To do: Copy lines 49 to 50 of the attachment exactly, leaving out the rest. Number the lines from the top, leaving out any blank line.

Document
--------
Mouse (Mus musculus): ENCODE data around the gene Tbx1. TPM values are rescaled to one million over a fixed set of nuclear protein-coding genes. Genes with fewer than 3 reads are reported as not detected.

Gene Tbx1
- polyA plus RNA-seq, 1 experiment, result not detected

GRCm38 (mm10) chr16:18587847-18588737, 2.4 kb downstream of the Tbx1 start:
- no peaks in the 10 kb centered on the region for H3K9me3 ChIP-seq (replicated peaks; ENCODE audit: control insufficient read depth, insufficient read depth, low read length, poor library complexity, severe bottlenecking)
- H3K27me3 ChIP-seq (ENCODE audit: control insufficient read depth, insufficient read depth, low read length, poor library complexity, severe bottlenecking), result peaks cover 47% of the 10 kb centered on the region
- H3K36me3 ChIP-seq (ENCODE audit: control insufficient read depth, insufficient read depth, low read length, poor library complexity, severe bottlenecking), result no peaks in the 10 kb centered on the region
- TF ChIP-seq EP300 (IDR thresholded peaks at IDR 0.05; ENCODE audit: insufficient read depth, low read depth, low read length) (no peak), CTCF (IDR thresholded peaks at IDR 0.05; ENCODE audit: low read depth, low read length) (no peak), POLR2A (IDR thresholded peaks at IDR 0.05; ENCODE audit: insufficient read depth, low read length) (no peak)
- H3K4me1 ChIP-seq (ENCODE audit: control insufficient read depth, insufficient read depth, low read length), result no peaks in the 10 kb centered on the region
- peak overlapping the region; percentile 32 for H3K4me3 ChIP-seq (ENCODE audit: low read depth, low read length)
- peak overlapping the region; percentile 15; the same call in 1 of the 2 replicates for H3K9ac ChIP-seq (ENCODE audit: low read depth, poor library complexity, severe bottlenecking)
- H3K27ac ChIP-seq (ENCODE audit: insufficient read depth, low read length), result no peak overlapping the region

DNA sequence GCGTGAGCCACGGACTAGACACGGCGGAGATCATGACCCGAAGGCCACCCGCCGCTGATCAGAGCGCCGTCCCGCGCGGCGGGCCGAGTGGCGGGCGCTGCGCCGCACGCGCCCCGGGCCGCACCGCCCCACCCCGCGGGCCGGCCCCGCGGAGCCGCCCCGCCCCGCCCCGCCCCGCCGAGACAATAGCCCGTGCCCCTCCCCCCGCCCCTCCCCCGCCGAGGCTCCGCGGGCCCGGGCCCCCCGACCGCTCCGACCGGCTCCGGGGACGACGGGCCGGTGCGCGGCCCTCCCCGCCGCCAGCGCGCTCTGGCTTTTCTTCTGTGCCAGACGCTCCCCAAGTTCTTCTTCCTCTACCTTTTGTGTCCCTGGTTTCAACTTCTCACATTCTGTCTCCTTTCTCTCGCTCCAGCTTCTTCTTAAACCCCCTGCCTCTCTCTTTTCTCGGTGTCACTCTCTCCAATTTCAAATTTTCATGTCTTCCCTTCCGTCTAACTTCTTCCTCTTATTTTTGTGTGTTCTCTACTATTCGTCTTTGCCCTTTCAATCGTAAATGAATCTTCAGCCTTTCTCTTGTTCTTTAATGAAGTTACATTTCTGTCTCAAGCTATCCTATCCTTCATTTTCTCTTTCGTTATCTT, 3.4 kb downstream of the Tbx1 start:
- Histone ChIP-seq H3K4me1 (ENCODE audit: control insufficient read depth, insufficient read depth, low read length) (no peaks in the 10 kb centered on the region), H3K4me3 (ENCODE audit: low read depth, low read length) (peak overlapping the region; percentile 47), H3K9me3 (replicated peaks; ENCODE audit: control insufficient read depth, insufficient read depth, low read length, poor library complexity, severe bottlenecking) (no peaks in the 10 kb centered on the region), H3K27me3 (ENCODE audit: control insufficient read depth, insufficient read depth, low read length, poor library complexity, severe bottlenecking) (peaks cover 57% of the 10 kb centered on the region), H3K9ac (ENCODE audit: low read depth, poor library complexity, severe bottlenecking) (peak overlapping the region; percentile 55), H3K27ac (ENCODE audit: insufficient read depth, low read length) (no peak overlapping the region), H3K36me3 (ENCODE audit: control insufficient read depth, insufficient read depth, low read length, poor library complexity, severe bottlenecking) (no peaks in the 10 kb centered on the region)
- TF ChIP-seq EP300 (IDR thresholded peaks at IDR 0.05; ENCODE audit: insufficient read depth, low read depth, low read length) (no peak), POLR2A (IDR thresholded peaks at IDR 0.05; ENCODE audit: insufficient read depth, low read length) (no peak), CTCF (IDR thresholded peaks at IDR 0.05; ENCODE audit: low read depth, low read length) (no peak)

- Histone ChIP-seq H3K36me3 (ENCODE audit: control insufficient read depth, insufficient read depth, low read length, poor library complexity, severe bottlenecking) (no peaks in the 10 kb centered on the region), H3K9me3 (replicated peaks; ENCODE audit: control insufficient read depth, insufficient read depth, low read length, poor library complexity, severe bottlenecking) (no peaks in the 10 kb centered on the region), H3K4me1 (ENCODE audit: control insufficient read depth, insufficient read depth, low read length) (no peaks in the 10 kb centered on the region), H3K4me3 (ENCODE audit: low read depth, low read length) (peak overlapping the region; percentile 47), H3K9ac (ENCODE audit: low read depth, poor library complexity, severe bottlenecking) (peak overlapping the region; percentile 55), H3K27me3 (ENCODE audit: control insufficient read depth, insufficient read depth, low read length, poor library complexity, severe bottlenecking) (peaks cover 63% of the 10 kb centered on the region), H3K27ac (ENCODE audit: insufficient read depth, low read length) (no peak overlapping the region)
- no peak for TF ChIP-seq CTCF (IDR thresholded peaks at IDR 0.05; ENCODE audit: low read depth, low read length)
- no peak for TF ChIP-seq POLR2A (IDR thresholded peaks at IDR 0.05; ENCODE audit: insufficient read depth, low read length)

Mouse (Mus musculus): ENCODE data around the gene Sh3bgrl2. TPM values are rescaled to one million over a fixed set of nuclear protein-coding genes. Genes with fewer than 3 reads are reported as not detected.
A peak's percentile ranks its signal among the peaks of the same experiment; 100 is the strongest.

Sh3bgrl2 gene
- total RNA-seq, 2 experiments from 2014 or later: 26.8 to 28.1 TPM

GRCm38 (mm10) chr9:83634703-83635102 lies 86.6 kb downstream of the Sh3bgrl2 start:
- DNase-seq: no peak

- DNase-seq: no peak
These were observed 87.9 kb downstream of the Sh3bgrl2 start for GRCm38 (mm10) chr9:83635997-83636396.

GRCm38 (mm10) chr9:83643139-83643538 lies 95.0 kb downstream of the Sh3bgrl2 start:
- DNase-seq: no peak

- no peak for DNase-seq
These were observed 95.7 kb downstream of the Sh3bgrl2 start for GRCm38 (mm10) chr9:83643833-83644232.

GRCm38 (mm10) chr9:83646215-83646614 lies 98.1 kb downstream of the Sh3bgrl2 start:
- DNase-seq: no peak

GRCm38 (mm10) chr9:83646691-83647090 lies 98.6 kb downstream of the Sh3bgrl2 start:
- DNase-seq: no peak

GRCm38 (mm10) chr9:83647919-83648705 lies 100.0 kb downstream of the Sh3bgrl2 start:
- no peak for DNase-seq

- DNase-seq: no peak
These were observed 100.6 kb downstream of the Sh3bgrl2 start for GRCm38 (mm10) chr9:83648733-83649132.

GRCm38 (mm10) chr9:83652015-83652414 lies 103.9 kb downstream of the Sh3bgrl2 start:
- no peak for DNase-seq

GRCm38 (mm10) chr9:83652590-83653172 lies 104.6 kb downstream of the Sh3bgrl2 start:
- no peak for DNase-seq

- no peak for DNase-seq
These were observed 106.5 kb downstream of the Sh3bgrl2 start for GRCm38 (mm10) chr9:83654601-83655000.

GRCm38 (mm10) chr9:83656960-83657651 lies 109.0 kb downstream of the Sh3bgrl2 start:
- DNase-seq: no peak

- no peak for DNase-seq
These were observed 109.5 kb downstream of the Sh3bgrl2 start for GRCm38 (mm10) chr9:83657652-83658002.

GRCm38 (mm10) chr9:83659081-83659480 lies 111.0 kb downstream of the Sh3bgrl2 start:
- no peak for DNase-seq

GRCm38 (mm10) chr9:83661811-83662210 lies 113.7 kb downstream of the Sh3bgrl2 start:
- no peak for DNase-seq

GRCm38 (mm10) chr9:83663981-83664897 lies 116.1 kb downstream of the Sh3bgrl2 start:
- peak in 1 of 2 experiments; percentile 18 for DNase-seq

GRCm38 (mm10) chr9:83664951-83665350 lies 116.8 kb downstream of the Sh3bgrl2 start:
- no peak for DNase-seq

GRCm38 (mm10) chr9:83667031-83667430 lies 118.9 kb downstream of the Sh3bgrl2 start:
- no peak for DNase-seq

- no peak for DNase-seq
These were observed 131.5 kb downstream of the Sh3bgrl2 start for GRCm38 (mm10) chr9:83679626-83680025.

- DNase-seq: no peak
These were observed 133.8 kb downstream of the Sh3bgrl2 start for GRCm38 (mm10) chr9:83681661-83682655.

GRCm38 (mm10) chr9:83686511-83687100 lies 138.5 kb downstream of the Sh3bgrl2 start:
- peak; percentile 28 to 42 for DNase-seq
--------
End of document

GRCm38 (mm10) chr9:83659081-83659480 lies 111.0 kb downstream of the Sh3bgrl2 start:
- no peak for DNase-seq